Musical Theater Summer Program Gives Students a Sense of Agency
Joy Lamberton Arcolano loves her Youth Musical Theater summer program. For one or two weeks each summer, students ages 11 to 14 sing, dance, and act, of course, but also develop what she calls their “instruments of self” in service to greater personal agency in everything they do.
An award-winning actor and voice actor, Arcolano brings decades of experience in theater education and a deep conviction to her program. With a master’s degree from Harvard in arts in education, she developed a curriculum that challenges students to be collaborative artists and meets middle schoolers where they are developmentally.
What makes the Youth Musical Theater program unique?
What we are trying to do is have each person grow in their understanding of their instrument of self. How do they play themselves as an instrument to share a story with an audience? We do instrument-of-self work every day. And then we also incorporate that with the nuts and bolts of a high-level arts education camp. We have some of the best teachers in the country. Isaac Leaverton is amazing, and Kristen Katsimpas is our choreographer on staff. They're both Boston Conservatory faculty and they're top of the game.
You are cognizant of the nature of theater being a group of individuals within an ensemble.
The average theater program goes, "Let's put on a show." Yes, of course. But I’m also very specifically thinking about the development of the individual artist within the collective. I'm holding a space for the whole group, but I am more interested that every single person gains some skills and some agency over the course of the time that I spend with them than there being a fancy show at the end.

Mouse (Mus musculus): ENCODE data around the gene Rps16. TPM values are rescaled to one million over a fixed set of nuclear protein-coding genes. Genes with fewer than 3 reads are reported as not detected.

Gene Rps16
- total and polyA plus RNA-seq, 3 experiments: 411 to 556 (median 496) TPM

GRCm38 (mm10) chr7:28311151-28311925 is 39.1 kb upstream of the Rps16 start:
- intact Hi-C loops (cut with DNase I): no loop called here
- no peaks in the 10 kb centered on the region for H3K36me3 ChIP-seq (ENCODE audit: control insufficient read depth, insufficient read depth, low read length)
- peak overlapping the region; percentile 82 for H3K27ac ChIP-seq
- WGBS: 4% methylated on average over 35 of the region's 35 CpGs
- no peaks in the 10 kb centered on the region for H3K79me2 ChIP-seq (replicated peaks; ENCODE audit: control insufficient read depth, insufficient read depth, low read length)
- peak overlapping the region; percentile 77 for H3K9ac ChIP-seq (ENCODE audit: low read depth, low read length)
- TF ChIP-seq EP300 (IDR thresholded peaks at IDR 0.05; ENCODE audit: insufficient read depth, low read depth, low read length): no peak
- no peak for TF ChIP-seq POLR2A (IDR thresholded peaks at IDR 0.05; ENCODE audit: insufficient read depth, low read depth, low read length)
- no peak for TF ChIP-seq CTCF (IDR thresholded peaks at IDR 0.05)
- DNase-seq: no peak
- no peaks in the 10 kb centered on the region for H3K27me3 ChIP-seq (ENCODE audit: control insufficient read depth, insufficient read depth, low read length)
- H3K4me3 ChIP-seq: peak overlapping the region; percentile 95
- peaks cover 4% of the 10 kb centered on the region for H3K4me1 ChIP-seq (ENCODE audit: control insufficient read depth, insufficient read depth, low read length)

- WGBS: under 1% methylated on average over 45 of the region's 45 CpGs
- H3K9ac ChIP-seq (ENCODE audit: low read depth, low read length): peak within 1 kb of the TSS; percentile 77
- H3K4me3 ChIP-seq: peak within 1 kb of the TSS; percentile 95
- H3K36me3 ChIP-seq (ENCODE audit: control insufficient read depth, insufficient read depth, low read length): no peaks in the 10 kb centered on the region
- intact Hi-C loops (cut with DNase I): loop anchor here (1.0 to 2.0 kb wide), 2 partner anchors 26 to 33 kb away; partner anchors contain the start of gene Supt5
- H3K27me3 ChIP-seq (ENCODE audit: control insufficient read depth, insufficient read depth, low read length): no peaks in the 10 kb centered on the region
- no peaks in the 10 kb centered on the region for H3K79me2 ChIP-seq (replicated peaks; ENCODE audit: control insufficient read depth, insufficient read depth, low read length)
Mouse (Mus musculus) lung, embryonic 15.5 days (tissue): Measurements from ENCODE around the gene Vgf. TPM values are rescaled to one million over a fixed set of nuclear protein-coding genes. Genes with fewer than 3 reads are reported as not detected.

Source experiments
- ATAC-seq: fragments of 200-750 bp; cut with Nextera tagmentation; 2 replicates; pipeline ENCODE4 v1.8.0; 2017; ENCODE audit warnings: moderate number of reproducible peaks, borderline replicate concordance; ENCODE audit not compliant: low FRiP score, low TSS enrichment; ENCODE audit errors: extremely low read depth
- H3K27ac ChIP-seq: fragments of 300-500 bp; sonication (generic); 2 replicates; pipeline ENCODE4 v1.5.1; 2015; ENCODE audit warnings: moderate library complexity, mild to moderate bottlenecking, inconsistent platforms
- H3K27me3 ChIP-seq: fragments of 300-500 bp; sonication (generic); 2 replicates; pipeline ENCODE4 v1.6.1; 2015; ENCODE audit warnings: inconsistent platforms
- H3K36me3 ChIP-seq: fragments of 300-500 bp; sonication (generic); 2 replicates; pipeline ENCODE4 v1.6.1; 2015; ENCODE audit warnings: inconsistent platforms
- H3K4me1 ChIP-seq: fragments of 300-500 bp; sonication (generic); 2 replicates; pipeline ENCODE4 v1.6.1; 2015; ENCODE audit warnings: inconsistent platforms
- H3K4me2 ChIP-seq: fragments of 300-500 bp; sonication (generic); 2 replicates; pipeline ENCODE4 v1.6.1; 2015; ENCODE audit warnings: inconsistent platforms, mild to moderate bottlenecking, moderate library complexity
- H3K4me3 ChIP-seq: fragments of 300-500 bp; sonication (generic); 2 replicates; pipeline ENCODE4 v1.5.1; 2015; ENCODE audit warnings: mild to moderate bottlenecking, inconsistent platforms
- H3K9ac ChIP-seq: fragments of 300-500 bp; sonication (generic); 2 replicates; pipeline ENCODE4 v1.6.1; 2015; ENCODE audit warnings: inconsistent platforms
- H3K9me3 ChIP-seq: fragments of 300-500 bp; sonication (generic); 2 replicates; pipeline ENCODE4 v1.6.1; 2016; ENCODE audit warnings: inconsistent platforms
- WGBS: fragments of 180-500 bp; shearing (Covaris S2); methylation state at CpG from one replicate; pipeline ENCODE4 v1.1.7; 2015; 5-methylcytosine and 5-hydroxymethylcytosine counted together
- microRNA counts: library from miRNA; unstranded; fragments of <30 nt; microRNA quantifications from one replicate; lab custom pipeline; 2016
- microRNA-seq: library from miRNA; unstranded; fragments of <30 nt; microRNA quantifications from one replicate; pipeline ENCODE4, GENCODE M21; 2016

Could you describe what the practice of "teaching artistry" means for you?
A teaching artist is not an artist who happens to go teach and not a teacher who happens to do art. The art that I am making is a collaborative endeavor with the learners that I'm working with. I've brought that into the Youth Musical Theater program. It’s different than other theater programs, and the feedback has been overwhelmingly positive.
There is a mental health awareness component to your curriculum. Can you talk about that?
Middle school is a big, transitional time. It's the separation from the parent and family community into valuing the peer group a little bit more. Youth Musical Theater is a place where the peer group is being shaped around “how do we develop?” and “how do we celebrate what we already know?”
Which levels of experience can students expect to find in their fellow campers?
Our youngest are as young as 11, and some of them are just kind of trying musical theater for the first time. Other kids have been on national tours.
Is it challenging to have such a range of experience in the students?
The more experienced students bring this really lovely level of dedication and professionalism that they model for the other students. And they are in with a group of people that are just excited to run around and sing and dance because this is cool and new—that level of enthusiasm is infectious and reminds some of those older kids why they loved it in the first place.
There is also an age differential at work. We use proximal development to our advantage.
Our goal throughout the week is that everybody gets a line of solo. We do that with 60 kids. It's definitely not a place where we are oriented around "That one person is so amazing." Instead it’s "Wow, look at this ensemble." That's a really important part of why I think mixed skill groups are really, really useful.
What is feedback you hear from alumni of the program?
That the students feel included and they feel heard.
We educate all of the faculty and staff about judgmental language, and that means we do not offer empty praise either. We work towards observation-based language only when providing feedback.
A huge thing when I direct shows with students: I don't block anything. A lot of directors come in and say, "Here's all the blocking. This is where you stand. Do this, do this, do this." That's the experience that my students are coming in with. It's that they're puppets. This program is my love letter to the death of puppetry. I really would like the students to actually be collaborating artists.
To be collaborating artists, they both need to develop their understanding of their instrument of self so that they're making informed decisions about how they can or cannot be in a space and whether they can speak or sing or meet the note. But then I also am giving them this space where they understand what a collaborative relationship is like.
What can a student expect to take away from a week in Youth Musical Theater?
Confidence in the agency they currently have. And new friendships.